Tuesday, March 2, 2010

Deuteronomy: Moses' Swan Song

I'm reading through the Bible in one year using a Bible reading plan provided by a Logos Bible App. on my I-phone. This plan goes from Genesis through Revelation in a year involving an average of two or three chapters per day. Right now I am in Deuteronomy about to read chapter 14. I've read through the Bible before, but I guess it's been long enough since the last reading, that all of it seems fresh and new to me. I'm also using a new version I've not read before (The English Standard Version).
Deuteronomy surprised me. I assumed it was just a continuation of the various laws, or a recounting of later history in the period of wilderness wandering. Though it does contain history and various laws, this is actually Moses Swan-song. These were Moses' final words to the people he had been leading for 40 years. In it, he prepares his people for what they will face when Joshua and Caleb lead them into the promised land. Since neither he, nor Aaron will be able to make this transition from wandering to conquering, Moses retells the highlights (and lowlights) of the departure from Egypt and the wilderness wanderings. He actually mentions each place they camped by name and in correct chronological order. Further, he prepares the minds and hearts of the people for the change of leadership mantle, reminds them of the blessings that will come with obedience and devotion to God and the possible curses if they turn away to the detestable gods of the Canaanites. Finally, Moses sang a song to his nation (Deut. 32), blessed them, and climbed into Mount Nebo from which he would be able to view the promised land. And there he died.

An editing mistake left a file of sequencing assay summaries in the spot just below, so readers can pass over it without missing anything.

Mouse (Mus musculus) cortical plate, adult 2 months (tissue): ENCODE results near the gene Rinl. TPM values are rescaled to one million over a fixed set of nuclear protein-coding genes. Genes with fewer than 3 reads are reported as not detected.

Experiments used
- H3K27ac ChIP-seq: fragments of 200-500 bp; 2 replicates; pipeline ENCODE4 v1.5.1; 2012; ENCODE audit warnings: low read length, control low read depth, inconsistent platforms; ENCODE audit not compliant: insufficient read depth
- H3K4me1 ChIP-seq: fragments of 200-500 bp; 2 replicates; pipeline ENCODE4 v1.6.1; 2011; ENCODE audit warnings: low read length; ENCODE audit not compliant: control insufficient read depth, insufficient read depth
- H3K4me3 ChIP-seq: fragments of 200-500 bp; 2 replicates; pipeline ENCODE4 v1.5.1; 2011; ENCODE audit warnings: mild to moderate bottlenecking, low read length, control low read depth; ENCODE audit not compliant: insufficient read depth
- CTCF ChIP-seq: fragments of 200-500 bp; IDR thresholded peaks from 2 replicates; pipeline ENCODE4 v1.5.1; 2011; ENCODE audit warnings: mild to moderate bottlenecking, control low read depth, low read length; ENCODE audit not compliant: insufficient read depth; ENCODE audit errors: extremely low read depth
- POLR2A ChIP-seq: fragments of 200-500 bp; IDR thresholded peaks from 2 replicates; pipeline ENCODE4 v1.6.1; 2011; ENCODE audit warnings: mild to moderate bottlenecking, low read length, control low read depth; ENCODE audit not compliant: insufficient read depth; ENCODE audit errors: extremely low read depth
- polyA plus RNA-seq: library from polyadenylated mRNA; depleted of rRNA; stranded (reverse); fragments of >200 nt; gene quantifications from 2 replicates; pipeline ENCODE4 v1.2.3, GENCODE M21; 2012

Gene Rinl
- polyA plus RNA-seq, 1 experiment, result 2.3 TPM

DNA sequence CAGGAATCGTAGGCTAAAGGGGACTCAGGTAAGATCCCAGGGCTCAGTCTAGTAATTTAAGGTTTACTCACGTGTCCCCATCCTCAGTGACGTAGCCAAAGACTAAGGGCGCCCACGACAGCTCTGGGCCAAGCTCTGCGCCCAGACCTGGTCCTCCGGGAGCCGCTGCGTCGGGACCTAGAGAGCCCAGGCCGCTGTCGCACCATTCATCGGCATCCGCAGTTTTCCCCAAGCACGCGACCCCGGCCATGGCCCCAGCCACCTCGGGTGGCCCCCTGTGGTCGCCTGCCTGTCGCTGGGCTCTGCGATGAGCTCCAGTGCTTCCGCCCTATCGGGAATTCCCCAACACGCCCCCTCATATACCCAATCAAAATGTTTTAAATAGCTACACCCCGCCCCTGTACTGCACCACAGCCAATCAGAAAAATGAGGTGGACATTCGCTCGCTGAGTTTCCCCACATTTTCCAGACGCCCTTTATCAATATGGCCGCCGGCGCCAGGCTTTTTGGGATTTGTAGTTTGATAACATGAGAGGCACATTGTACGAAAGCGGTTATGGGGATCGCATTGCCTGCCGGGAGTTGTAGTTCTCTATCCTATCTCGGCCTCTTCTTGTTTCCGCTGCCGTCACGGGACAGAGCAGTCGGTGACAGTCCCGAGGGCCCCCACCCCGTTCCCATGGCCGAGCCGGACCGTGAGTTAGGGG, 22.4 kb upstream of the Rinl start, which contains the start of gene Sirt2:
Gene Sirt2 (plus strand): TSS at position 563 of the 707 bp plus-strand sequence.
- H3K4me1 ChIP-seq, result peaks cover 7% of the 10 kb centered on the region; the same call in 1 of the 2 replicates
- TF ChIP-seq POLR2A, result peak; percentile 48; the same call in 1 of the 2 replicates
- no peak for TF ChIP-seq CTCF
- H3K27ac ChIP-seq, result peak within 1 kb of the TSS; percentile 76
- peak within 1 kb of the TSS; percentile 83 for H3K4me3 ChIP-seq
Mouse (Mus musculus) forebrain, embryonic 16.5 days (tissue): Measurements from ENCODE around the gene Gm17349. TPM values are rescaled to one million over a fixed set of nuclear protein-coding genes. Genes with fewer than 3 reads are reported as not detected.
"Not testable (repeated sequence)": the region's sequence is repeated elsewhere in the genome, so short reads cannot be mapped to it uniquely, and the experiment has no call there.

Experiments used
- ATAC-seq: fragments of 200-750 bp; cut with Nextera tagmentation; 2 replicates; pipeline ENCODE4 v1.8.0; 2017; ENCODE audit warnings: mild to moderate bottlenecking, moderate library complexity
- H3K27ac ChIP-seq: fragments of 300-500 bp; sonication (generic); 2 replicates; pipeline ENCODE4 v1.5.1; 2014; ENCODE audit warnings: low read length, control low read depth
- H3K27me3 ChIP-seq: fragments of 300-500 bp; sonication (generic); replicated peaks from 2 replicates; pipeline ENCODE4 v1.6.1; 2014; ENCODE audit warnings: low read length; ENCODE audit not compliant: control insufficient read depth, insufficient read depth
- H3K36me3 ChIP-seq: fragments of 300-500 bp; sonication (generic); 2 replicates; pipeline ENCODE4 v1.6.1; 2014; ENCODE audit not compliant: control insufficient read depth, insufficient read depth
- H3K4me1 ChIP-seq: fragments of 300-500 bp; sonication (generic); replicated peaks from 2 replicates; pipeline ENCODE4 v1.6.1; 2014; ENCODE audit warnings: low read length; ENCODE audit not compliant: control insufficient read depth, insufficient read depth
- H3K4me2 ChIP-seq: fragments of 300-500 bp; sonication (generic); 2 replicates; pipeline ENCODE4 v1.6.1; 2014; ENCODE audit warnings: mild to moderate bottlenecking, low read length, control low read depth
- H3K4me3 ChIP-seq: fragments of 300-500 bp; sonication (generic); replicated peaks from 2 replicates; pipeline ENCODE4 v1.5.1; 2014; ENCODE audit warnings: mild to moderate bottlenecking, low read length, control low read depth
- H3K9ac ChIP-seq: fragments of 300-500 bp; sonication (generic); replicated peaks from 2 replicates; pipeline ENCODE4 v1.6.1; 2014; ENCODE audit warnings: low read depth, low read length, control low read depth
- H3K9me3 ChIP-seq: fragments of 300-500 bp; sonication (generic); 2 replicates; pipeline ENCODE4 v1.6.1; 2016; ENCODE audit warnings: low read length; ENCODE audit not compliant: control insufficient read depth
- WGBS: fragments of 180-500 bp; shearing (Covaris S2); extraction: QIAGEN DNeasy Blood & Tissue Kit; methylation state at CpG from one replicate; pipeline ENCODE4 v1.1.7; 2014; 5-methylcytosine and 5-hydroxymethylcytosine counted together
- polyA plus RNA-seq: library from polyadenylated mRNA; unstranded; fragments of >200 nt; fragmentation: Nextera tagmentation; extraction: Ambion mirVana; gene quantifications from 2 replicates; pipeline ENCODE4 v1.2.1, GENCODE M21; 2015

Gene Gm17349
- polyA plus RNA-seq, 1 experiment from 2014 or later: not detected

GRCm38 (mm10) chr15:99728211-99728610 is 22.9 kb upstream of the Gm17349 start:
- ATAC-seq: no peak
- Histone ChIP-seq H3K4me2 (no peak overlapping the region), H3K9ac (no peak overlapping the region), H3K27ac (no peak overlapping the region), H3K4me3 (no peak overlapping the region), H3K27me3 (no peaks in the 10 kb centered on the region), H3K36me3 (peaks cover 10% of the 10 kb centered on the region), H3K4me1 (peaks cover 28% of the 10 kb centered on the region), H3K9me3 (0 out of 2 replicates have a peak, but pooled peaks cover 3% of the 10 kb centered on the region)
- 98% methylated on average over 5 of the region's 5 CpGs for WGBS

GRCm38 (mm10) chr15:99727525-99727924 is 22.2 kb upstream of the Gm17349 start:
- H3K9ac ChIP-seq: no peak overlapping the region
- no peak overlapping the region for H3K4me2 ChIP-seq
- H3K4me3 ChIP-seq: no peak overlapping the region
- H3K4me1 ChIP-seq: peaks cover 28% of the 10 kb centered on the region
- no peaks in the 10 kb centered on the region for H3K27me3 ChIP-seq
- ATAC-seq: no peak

All of this caused me to wonder, If I had a chance to say final words to my people, what would I choose to say to them. I'm not yet at the time for saying final words (thankfully), but having just passed the 25 year milestone with the church I now serve, I can't help but wonder how many more milestones I will be privileged to pass. Deuteronomy strikes me as a more powerful book as I realize that Moses was allowed to finish up an amazing ministry and spiritual journey spanning 120 years. And consider the fact that Moses took up his greatest work at a time in his life when most other people were getting their gold watches, and taking to their rocking chairs. Though it would be easy to focus on Moses failures and shortcomings, I would rather focus on the fact that his relationship with God was such that he was able to speak face to face with the Almighty as one speaks with his friend. No other pastor has ever served such a large congregation for such a long time. The fact that Moses never entered the promised land does not diminish his stature in my estimation. It is more than enough to consider that he led Israel out of slavery, gave them the law, put up with their foolishness, and pastored them for 40 years. Moses is a paragon of heroism, a master of historic writing, and a model of spiritual development. Deuteronomy should be read with that in mind.

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